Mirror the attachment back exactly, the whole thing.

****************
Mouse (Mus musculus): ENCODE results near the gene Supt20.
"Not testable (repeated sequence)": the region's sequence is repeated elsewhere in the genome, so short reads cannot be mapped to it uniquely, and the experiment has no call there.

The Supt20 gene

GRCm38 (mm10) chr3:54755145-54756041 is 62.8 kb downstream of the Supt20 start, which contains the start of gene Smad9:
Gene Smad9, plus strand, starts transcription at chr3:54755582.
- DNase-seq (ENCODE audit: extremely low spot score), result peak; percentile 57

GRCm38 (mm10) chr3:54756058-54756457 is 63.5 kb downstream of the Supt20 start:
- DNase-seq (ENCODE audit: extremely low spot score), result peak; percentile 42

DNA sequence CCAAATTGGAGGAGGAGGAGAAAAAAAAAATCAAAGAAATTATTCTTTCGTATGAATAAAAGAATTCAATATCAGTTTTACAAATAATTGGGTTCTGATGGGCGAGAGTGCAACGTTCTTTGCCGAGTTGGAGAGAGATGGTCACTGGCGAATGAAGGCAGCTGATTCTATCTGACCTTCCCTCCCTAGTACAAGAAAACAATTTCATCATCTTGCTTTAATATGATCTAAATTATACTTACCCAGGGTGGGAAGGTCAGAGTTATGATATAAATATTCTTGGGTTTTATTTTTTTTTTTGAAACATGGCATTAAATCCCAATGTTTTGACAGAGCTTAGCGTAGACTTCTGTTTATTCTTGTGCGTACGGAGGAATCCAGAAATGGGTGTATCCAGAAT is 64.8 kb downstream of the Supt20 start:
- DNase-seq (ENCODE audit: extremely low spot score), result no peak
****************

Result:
Mouse (Mus musculus): ENCODE results near the gene Supt20.
"Not testable (repeated sequence)": the region's sequence is repeated elsewhere in the genome, so short reads cannot be mapped to it uniquely, and the experiment has no call there.

The Supt20 gene

GRCm38 (mm10) chr3:54755145-54756041 is 62.8 kb downstream of the Supt20 start, which contains the start of gene Smad9:
Gene Smad9, plus strand, starts transcription at chr3:54755582.
- DNase-seq (ENCODE audit: extremely low spot score), result peak; percentile 57

GRCm38 (mm10) chr3:54756058-54756457 is 63.5 kb downstream of the Supt20 start:
- DNase-seq (ENCODE audit: extremely low spot score), result peak; percentile 42

DNA sequence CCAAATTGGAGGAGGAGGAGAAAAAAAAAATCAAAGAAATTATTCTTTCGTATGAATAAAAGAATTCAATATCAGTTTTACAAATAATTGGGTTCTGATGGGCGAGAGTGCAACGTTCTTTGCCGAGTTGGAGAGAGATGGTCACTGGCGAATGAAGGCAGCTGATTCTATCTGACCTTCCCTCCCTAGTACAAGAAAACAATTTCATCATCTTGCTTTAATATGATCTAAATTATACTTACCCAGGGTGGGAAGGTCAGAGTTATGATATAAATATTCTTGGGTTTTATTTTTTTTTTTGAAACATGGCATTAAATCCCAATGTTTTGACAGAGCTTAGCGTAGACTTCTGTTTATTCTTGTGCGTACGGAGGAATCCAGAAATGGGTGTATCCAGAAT is 64.8 kb downstream of the Supt20 start:
- DNase-seq (ENCODE audit: extremely low spot score), result no peak